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Criminal Practice – Evidence – Expert Testimony – Child Abuse – Delayed Disclosure & Caregiver Response


The trial court did not abuse its discretion when it allowed an expert in child sex abuse dynamics to testify about both delayed disclosure from sex abuse victims and the behavior of non-offending caregivers.

We modify and affirm the Court of Appeals’ decision upholding defendant’s convictions for first-degree criminal sexual conduct (CSC) with a minor, second-degree CSC with a minor, and two counts of committing a lewd act on a minor.

Expert witness Shauna Galloway-Williams’ testimony about delayed disclosure from sex abuse victims fits squarely within this commonly recognized category. However, the behavior of non-offending caregivers presents a less settled question.

Nevertheless, our review of the record indicates the trial judge did not abuse his discretion in finding the subject appropriate for expert testimony. The state explained it was offering Galloway-Williams’ testimony to educate the jurors on why a non-offending caregiver might fail to act after learning sexual abuse was occurring, contrary to what a reasonable person would expect.

Finding this testimony to be in a similar category as other behavioral testimony admissible in sexual abuse cases, the trial judge concluded it fell outside the scope of lay knowledge and was therefore admissible. There was ample support for the trial judge’s determination.

We reiterate that whether the subject matter of a proposed expert’s testimony is outside the realm of lay knowledge is a determination left solely to the trial judge and his or her sense of what knowledge is commonly held by the average juror. The purpose of voir dire is to assess a juror’s individual biases and overall fitness to serve on the jury – not to probe the need for expert testimony. Accordingly, we overturn that portion of the Court of Appeals’ opinion and State v. Brown, 411 S.C. 332, 768 S.E.2d 246 (Ct. App. 2015), to the extent they indicate it is appropriate to evaluate the need for expert testimony based on voir dire responses.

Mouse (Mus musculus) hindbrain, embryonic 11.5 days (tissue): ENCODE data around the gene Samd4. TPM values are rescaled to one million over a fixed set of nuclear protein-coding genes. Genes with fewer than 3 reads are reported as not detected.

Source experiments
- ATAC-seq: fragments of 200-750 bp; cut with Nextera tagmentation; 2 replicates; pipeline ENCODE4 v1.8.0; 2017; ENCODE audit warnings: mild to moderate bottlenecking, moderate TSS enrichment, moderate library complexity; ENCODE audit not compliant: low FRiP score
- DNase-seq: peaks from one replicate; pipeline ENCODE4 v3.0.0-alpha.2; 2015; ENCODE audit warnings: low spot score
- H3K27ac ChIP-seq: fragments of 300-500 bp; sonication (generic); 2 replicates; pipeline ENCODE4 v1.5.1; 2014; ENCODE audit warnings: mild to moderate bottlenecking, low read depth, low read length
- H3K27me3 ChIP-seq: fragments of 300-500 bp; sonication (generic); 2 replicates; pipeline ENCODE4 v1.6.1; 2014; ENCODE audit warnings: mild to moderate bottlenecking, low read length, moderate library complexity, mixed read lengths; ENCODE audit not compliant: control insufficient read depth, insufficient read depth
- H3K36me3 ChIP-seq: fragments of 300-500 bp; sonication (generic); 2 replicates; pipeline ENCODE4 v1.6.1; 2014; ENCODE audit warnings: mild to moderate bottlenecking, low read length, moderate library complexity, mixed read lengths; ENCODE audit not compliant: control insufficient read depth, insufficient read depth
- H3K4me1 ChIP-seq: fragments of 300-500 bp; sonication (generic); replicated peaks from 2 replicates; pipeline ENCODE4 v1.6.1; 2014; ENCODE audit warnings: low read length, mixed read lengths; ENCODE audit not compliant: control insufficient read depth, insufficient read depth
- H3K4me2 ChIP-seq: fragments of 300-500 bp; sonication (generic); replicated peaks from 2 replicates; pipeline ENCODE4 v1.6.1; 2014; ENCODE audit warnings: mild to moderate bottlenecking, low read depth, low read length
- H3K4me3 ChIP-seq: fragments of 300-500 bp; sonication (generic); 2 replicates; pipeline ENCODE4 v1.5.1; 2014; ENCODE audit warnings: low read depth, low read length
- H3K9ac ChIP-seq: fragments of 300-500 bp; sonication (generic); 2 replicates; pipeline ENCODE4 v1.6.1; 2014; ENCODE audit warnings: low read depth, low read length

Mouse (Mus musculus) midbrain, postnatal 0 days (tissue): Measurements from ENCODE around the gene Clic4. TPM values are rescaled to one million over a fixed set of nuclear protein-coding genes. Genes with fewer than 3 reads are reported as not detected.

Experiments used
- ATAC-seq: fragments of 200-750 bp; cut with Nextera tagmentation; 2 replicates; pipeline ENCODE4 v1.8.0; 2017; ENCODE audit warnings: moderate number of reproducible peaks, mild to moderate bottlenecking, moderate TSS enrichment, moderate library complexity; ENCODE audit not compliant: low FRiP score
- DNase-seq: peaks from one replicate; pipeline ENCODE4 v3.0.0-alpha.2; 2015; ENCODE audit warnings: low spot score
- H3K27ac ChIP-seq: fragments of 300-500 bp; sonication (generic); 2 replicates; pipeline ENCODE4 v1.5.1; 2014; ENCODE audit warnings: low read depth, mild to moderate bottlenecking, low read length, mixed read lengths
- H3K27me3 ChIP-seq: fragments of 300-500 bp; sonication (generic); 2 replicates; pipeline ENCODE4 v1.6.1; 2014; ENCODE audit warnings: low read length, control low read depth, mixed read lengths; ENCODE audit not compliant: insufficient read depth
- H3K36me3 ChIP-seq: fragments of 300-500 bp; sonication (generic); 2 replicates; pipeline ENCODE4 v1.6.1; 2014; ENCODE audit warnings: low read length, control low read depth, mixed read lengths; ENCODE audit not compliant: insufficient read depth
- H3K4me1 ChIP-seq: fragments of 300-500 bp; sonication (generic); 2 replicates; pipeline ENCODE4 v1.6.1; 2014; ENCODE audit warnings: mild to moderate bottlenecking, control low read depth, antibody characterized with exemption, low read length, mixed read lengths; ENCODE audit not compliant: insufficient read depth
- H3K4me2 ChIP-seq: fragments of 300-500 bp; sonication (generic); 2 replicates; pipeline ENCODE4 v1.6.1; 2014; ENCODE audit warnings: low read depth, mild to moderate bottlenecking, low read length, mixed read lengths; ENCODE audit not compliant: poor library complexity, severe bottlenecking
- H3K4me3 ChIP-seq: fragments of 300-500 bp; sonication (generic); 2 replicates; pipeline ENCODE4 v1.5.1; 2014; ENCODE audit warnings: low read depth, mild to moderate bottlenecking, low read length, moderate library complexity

Finally, we find that Galloway-Williams met the threshold reliability requirement when she testified that her methods were published in professional articles and trade publications, subject to peer review, and uniformly accepted and relied upon by other professionals in the field.

Affirmed as modified.

State v. Jones (Lawyers Weekly No. 010-073-18, 7 pp.) (Kaye Hearn, J.) Appealed from the Circuit Court in Greenville County (Robin Stilwell, J.) David Alexander and Lara Caudy for Petitioner; Alan McCrory Wilson, Deborah Shupe and W. Walter Wilkins III for Respondent. S.C. S. Ct.

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